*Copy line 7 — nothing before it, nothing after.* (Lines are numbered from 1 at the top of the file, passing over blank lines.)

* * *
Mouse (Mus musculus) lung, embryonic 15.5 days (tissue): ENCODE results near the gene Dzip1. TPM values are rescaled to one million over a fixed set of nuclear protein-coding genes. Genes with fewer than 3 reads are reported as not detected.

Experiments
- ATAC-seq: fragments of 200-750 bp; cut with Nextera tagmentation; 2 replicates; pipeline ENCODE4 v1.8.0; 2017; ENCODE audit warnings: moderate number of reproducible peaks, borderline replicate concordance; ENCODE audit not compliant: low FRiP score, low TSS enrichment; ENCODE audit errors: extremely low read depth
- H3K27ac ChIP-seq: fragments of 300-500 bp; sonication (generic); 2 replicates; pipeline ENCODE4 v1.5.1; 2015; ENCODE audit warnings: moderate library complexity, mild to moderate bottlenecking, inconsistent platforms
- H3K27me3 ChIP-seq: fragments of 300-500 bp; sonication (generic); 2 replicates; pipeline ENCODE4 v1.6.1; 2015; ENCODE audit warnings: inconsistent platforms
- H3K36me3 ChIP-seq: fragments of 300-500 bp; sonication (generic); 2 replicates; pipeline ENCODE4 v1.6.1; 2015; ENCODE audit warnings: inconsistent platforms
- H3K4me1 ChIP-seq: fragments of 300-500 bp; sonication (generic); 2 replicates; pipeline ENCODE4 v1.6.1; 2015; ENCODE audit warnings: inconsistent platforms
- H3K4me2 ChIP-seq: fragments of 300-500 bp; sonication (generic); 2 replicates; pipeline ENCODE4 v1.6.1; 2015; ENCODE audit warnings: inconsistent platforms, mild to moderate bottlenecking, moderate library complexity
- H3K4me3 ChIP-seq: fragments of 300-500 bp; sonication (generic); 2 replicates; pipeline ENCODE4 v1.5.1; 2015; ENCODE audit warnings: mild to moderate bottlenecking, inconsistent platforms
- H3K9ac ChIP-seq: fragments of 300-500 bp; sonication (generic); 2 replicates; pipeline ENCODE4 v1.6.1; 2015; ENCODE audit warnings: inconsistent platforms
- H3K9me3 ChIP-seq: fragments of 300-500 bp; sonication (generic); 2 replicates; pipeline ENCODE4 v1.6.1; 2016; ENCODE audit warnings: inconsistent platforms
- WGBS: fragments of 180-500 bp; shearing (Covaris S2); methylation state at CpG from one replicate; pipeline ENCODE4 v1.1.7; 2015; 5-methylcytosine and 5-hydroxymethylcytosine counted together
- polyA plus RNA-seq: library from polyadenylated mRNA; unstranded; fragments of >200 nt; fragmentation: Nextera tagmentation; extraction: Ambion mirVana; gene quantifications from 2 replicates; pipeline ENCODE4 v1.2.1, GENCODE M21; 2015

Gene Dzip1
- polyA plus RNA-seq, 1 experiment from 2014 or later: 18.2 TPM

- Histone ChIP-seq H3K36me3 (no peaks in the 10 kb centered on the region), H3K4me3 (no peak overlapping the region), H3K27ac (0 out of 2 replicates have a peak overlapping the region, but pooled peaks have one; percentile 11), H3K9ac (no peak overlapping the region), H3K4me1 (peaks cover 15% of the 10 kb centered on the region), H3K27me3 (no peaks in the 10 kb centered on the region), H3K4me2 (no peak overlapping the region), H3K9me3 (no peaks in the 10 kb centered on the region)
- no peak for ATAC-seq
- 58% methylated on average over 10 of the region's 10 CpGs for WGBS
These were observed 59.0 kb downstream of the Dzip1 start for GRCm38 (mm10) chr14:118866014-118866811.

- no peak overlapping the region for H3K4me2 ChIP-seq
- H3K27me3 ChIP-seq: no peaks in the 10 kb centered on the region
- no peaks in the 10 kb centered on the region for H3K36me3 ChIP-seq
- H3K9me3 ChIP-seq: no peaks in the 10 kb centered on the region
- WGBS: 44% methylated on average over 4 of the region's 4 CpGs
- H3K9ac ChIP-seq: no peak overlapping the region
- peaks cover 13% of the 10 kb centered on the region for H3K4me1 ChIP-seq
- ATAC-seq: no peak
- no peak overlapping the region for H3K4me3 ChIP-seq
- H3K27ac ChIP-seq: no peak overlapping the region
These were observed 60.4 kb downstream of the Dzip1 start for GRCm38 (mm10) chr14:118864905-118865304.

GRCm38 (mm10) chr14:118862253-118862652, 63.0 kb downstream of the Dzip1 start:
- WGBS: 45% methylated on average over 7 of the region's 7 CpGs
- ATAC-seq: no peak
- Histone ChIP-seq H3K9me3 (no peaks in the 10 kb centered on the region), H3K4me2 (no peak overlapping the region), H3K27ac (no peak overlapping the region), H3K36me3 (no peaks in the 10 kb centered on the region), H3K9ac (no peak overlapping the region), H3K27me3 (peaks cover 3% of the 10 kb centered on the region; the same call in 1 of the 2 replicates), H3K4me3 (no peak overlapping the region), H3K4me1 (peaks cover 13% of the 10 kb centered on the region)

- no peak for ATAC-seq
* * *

- H3K4me1 ChIP-seq: fragments of 300-500 bp; sonication (generic); 2 replicates; pipeline ENCODE4 v1.6.1; 2015; ENCODE audit warnings: inconsistent platforms